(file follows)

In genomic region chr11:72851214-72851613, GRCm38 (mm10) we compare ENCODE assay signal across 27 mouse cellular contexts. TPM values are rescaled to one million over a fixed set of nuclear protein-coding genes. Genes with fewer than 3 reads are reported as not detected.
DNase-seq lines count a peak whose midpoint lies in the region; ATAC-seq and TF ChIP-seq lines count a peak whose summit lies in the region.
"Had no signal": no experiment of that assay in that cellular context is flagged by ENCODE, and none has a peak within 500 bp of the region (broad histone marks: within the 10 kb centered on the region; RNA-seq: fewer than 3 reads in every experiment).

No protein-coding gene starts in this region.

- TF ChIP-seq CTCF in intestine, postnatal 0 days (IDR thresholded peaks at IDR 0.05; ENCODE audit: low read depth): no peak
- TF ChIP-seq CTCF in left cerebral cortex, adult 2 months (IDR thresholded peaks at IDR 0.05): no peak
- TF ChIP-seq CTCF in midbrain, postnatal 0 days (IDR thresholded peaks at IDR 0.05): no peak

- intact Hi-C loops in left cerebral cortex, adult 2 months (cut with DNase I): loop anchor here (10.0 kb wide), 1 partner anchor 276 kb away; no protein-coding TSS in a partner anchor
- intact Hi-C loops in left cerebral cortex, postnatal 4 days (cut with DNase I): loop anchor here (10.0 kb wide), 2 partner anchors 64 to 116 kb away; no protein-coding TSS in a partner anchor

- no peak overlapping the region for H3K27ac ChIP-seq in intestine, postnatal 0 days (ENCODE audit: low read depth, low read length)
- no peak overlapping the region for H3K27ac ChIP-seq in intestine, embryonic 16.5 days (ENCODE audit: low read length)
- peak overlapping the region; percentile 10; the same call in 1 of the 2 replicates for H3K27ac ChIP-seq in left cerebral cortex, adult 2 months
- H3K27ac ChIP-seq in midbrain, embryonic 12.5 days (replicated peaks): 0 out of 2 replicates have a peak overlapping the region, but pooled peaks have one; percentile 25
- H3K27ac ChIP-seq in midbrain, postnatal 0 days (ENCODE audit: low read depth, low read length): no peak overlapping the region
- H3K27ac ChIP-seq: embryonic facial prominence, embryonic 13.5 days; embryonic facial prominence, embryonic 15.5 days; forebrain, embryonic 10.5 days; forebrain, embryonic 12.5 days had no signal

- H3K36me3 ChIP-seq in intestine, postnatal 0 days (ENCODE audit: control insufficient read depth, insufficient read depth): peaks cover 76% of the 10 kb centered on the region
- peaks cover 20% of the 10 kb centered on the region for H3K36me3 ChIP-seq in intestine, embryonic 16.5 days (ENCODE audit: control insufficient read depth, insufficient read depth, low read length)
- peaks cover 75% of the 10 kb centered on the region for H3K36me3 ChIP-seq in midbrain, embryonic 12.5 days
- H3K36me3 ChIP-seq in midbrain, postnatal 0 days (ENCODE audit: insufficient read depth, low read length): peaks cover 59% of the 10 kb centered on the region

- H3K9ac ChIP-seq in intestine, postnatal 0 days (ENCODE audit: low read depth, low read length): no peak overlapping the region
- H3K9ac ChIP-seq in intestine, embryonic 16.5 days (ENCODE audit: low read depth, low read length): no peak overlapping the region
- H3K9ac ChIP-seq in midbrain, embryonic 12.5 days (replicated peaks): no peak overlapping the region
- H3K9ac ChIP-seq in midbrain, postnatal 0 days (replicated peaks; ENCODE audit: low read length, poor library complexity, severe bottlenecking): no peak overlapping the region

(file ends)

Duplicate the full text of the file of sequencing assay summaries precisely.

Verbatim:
In genomic region chr11:72851214-72851613, GRCm38 (mm10) we compare ENCODE assay signal across 27 mouse cellular contexts. TPM values are rescaled to one million over a fixed set of nuclear protein-coding genes. Genes with fewer than 3 reads are reported as not detected.
DNase-seq lines count a peak whose midpoint lies in the region; ATAC-seq and TF ChIP-seq lines count a peak whose summit lies in the region.
"Had no signal": no experiment of that assay in that cellular context is flagged by ENCODE, and none has a peak within 500 bp of the region (broad histone marks: within the 10 kb centered on the region; RNA-seq: fewer than 3 reads in every experiment).

No protein-coding gene starts in this region.

- TF ChIP-seq CTCF in intestine, postnatal 0 days (IDR thresholded peaks at IDR 0.05; ENCODE audit: low read depth): no peak
- TF ChIP-seq CTCF in left cerebral cortex, adult 2 months (IDR thresholded peaks at IDR 0.05): no peak
- TF ChIP-seq CTCF in midbrain, postnatal 0 days (IDR thresholded peaks at IDR 0.05): no peak

- intact Hi-C loops in left cerebral cortex, adult 2 months (cut with DNase I): loop anchor here (10.0 kb wide), 1 partner anchor 276 kb away; no protein-coding TSS in a partner anchor
- intact Hi-C loops in left cerebral cortex, postnatal 4 days (cut with DNase I): loop anchor here (10.0 kb wide), 2 partner anchors 64 to 116 kb away; no protein-coding TSS in a partner anchor

- no peak overlapping the region for H3K27ac ChIP-seq in intestine, postnatal 0 days (ENCODE audit: low read depth, low read length)
- no peak overlapping the region for H3K27ac ChIP-seq in intestine, embryonic 16.5 days (ENCODE audit: low read length)
- peak overlapping the region; percentile 10; the same call in 1 of the 2 replicates for H3K27ac ChIP-seq in left cerebral cortex, adult 2 months
- H3K27ac ChIP-seq in midbrain, embryonic 12.5 days (replicated peaks): 0 out of 2 replicates have a peak overlapping the region, but pooled peaks have one; percentile 25
- H3K27ac ChIP-seq in midbrain, postnatal 0 days (ENCODE audit: low read depth, low read length): no peak overlapping the region
- H3K27ac ChIP-seq: embryonic facial prominence, embryonic 13.5 days; embryonic facial prominence, embryonic 15.5 days; forebrain, embryonic 10.5 days; forebrain, embryonic 12.5 days had no signal

- H3K36me3 ChIP-seq in intestine, postnatal 0 days (ENCODE audit: control insufficient read depth, insufficient read depth): peaks cover 76% of the 10 kb centered on the region
- peaks cover 20% of the 10 kb centered on the region for H3K36me3 ChIP-seq in intestine, embryonic 16.5 days (ENCODE audit: control insufficient read depth, insufficient read depth, low read length)
- peaks cover 75% of the 10 kb centered on the region for H3K36me3 ChIP-seq in midbrain, embryonic 12.5 days
- H3K36me3 ChIP-seq in midbrain, postnatal 0 days (ENCODE audit: insufficient read depth, low read length): peaks cover 59% of the 10 kb centered on the region

- H3K9ac ChIP-seq in intestine, postnatal 0 days (ENCODE audit: low read depth, low read length): no peak overlapping the region
- H3K9ac ChIP-seq in intestine, embryonic 16.5 days (ENCODE audit: low read depth, low read length): no peak overlapping the region
- H3K9ac ChIP-seq in midbrain, embryonic 12.5 days (replicated peaks): no peak overlapping the region
- H3K9ac ChIP-seq in midbrain, postnatal 0 days (replicated peaks; ENCODE audit: low read length, poor library complexity, severe bottlenecking): no peak overlapping the region